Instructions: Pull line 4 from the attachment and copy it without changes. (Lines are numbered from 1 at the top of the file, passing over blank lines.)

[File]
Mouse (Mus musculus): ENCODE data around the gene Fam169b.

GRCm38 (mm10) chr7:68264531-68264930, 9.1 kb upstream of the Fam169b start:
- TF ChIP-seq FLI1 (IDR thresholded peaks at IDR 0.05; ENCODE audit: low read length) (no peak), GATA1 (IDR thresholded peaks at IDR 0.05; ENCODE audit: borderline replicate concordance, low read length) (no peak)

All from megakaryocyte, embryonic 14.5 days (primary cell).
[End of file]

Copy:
All from megakaryocyte, embryonic 14.5 days (primary cell).